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MEA (maxima) culpa?

After the decisive election mandate in favour of the Grand Old Party of Indian politics, India seems to have rediscovered its sheen all over again.

Dipen Sheth | Print Edition: June 25, 2009

By all counts, it seems that I have spectacularly stumbled over what now seems to be the bottoming out of the Indian stock market. After the decisive election mandate in favour of the Grand Old Party of Indian politics, India seems to have rediscovered its sheen all over again. Our cautious under exposure to stocks (as indeed, our cynical set of short positions in Wealth Zoom) has got in the way of delivering some absolute mouth watering returns on both portfolios.

By themselves, the stocks in our portfolios have done fabulously. But it’s my decision to re-start the portfolios with very low overall exposures and high cash (especially since political and global economic uncertainty was staring us in the face) that lies at the root of the severe underperformance vs the Sensex. And what an underperformance it has been. On 4 Jun 2009, the BSE Sensex closed above 15,000 for the first time since Sep 2008, and had gained 83.92% since Mar 2009. In (painful) contrast, Wealth Zoom crawled to a NAV of Rs 7.84 or 0.36% in the past fortnight, while  Safe Wealth lumbered to Rs 10.84 or 0.21% in net asset value. Truly uninspiring and unconnected with what was happening in the markets, one would think.

So what was happening? Here is my rear-view mirror prognosis: driven by some inspired government spending in the months leading up to the elections, GDP growth prospects for India broke away from the global shackles of recession. Aided by low oil prices (that helped keep the BoP under control), resultant low inflation (WPI was near zero for a number of months, although CPI has so far proved to be more difficult to manage) and the relatively insular nature of the economy, India was suddenly seen as a counter-cyclical play by global investors. So were the other BRIC countries : China, Russia and Brazil. In fact, Indian stock markets have actually underperformed vs many (if not most) other emerging countries.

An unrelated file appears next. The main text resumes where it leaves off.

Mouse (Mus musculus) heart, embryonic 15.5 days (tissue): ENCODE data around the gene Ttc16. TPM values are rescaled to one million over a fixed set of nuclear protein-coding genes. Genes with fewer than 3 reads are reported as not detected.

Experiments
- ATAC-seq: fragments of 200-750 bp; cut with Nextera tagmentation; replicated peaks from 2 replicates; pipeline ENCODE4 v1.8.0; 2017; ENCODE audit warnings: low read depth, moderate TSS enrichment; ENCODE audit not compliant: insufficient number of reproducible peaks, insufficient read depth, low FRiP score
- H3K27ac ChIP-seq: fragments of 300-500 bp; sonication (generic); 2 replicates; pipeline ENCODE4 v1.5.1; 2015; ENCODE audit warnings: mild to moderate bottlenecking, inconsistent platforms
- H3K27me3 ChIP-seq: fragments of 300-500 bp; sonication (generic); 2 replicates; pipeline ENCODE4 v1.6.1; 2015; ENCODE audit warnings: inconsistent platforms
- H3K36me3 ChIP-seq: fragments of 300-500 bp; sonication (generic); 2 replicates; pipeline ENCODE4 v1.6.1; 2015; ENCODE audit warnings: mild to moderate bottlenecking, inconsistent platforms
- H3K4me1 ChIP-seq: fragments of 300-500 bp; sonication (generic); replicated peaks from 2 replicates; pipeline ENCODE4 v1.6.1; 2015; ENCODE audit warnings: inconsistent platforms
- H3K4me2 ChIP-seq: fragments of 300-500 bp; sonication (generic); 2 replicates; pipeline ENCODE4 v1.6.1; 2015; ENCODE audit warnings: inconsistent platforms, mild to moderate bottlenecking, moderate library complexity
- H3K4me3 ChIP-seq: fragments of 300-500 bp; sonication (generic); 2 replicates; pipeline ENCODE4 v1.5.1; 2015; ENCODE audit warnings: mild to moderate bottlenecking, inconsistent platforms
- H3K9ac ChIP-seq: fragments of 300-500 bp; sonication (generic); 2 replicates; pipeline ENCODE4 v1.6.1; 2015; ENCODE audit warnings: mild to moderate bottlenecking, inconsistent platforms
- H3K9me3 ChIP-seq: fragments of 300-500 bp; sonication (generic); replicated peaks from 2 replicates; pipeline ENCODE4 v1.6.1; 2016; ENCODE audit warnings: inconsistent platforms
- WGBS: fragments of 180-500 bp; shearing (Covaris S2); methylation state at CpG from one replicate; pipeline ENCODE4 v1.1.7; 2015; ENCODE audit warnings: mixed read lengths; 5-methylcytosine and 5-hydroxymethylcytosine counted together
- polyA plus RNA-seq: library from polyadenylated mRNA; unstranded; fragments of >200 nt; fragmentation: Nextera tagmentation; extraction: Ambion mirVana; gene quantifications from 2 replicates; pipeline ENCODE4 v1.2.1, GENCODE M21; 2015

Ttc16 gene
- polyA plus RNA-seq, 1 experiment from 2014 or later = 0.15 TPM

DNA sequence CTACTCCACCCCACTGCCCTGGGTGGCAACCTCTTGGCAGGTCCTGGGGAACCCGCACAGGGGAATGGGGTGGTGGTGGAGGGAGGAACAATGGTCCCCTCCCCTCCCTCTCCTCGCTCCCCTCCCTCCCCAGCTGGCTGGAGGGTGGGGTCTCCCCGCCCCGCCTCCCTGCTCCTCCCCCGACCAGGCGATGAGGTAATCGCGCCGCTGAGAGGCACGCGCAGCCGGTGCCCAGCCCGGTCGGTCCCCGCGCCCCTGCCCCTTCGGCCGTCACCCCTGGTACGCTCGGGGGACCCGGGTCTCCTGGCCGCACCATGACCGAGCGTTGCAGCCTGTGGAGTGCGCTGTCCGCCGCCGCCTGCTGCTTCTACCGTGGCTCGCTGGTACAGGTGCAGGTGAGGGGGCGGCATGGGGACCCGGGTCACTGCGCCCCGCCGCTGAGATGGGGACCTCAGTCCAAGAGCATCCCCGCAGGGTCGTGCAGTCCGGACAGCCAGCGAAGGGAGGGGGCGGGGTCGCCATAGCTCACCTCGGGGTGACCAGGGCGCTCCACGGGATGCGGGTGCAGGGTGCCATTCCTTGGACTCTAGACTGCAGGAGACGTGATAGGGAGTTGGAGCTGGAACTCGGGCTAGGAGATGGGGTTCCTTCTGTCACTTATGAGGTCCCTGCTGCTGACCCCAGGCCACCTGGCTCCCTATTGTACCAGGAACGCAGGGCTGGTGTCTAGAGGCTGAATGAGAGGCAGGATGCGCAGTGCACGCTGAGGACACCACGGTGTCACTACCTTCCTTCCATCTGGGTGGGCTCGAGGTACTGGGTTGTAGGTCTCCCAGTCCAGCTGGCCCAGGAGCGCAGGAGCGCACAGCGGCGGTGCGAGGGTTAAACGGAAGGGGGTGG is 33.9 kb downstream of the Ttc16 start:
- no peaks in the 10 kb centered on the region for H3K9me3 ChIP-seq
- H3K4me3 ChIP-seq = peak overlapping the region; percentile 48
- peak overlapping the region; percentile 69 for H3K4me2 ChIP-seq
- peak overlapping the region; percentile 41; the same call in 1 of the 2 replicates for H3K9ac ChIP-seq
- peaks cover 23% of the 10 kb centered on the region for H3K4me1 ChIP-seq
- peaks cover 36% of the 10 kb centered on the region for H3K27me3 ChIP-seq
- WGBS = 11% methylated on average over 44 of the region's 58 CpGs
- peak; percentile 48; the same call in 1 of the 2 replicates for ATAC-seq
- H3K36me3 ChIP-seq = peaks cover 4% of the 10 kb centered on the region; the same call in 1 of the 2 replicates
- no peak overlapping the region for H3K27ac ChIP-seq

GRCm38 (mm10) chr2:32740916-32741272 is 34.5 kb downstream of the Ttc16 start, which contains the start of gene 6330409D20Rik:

That begets the question: what now? Is it too late to jump in? Are we at the threshold of another magnificent bull run and can still jump in? Or will Indian stock markets crack (yet again) just as we make some apparently overdue investments into stocks? It’s really a haranguing time to be a fund manager! Fundamantally speaking, the big reason to buy must always be that we can see strong gains to be made, and relatively low downsides to buy into. On this count alone, I do not see a compelling reason to add to our stock exposure. Yes, the markets may drift up even more from here, but do we really want to try and catch this (relatively small) upmove after having missed the big one? Or should we not patiently wait for the much awaited crack to help us get some decent bargains?

After all, consider the onerous task in front of the finance minister as he readies his team for what seems to be the most eagerly awaited budget in recent times. The toughest issue is perhaps that of reconciling the profligate (and incurable) ways of the government with the decidedly left of centre views of the Congress Party and the expectations of investors. If Prime Minister Manmohan Singh is pro-reforms, the Gandhi family surely has welfare spending (and rightly so) uppermost in their minds. Remember, the party has won not so much via votes from the stock market or industrialists as it has from votes by the aam aadmi. Strong doses of populism will surely creep into the most liberal of reforms, thereby capping the real benefits that might accrue to the economy (or investment sentiment).

So, notwithstanding the thumping mandate and huge hopes, let’s not assume that the fiscal deficit will vanish as a result of aggressive privatization and 3G spectrum sales. Consequently, if meaningfully large chunks of the public sector are not privatized (and the pressures on the fiscal deficit are identified), we might see some disillusionment coming back to the markets. On the other hand, there is little doubt that infrastructure and construction activities will get renewed thrust and that much of the slowdown over the last few years in the roads sector will get reversed. That brings us to the (apparently silly) situation where construction companies that deliver equity returns in the low teens in the best of times (and rarely, if ever, do they post positive free cash flows) will again command valuation multiples in the twenties.

All in all, this is a time not to get rattled about our short term underperformance. Instead we will cautiously wait for the budget and revisit our assumptions after going through the fine print. If markets  run up strongly before the budget, we might actually get a chance to exit or even short (in Wealth Zoom). Consequently, we are not making any change to the model portfolios this fortnight.

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